I am a history geek. I've taught American history as an adjunct professor at Delaware Valley College, near Philadelphia, since 1999. As part of that, I've focused a great deal on popular music and its place within the American narrative. In addition to US history survey courses and classes on the Vietnam War, I've created classes on rock n roll and alternative rock history.
I've approached the Seattle thing both as a historian and a fan. I wish I could say I got that first U-Men EP back in 1984, but that would be a lie. Instead, I found out that Seattle had a music scene at the same time most of America did...when Nirvana exploded in 1992.
The whole early '90s Seattle thing was kind of like my '60s. My older sister grew up in that decade and remembers getting Sergeant Pepper's right when it came out, sitting down and listening to it with her friend and getting her mind blown. I never had that. The Beatles broke up when I was seven. So, Seattle felt like the '60s to me, since I was still in my twenties when Nirvana and Pearl Jam hit.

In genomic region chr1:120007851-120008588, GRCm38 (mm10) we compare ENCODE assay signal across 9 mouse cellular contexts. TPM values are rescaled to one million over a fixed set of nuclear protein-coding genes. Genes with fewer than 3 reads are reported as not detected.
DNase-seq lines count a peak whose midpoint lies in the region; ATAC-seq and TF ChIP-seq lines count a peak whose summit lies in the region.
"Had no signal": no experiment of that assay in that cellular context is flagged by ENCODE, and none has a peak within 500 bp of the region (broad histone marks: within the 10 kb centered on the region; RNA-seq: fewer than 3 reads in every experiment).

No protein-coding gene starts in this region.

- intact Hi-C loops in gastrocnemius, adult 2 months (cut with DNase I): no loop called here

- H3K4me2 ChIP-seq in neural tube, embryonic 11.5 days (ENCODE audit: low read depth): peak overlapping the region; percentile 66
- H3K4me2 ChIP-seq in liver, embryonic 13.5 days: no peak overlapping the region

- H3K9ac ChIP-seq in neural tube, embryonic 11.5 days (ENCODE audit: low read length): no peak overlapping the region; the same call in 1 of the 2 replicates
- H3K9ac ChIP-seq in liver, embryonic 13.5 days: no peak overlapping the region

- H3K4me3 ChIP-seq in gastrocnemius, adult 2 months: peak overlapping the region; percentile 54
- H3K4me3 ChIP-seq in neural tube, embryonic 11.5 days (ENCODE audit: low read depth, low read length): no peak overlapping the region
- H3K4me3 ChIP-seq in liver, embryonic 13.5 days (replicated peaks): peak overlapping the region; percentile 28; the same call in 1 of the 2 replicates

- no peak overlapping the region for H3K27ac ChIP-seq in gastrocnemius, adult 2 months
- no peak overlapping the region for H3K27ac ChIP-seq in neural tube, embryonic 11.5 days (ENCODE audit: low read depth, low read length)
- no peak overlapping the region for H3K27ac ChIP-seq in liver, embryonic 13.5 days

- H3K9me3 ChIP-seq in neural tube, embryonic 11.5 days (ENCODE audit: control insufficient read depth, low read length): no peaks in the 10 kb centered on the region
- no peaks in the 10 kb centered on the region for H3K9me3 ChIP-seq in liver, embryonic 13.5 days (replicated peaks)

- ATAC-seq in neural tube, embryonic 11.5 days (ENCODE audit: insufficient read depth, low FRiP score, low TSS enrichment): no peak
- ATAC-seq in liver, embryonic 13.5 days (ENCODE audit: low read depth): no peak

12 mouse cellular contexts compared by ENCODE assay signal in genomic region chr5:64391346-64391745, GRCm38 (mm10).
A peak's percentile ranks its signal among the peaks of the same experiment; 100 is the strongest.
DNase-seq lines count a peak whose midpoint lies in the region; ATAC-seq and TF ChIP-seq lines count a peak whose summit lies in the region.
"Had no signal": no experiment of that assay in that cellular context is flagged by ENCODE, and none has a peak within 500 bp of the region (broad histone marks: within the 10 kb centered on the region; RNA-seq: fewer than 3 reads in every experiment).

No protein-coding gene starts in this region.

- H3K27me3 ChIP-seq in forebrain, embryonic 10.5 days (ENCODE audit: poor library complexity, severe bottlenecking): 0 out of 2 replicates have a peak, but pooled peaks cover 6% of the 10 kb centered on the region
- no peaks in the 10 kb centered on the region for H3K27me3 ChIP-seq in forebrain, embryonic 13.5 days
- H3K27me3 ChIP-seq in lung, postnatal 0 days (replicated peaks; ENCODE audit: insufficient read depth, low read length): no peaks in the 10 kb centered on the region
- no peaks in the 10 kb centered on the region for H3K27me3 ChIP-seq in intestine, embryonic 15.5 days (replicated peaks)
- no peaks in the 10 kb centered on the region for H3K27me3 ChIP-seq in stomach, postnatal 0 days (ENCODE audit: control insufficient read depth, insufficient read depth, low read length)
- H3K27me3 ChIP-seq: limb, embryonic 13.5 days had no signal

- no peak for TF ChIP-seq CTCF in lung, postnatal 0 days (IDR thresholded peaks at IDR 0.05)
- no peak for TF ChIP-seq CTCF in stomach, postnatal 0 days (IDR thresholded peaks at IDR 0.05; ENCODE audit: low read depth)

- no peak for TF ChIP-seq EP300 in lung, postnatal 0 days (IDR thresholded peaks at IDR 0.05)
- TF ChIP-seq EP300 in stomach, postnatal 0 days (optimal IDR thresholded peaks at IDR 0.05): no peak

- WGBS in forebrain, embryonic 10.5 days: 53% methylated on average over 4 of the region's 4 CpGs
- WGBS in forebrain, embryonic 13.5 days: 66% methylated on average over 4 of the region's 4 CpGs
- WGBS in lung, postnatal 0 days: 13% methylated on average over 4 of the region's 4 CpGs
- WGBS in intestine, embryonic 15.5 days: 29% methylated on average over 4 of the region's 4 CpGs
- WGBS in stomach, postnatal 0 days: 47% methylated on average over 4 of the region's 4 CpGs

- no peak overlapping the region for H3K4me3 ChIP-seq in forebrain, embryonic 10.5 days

So, I embarked on the typical progression...Nirvana and Pearl Jam to Soundgarden and Alice in Chains, to Mudhoney, to Skin Yard, saw hype!, etc. As I ventured onward, I noticed a number of things that didn't fit within the comfortable Seattle narrative:
- grunge had nothing to do with Soundgarden (the major label version), Pearl Jam, and Alice in Chains -most of Seattle music had little to do with grunge -Nirvana had nothing to do with creating grunge and, most importantly... -Seattle people are the funniest individuals on the planet
So, I thought I'd write about it. I had yet to read anything that fully captured this incredibly vibrant, yet small, music scene. I began in earnest in the spring of 2006. Since then, I've interviewed about 120 people, been to Seattle several times for research (well, some "book" research, some "seeing bands and drinking beer with people" research), and have fallen in love with the city and its music community.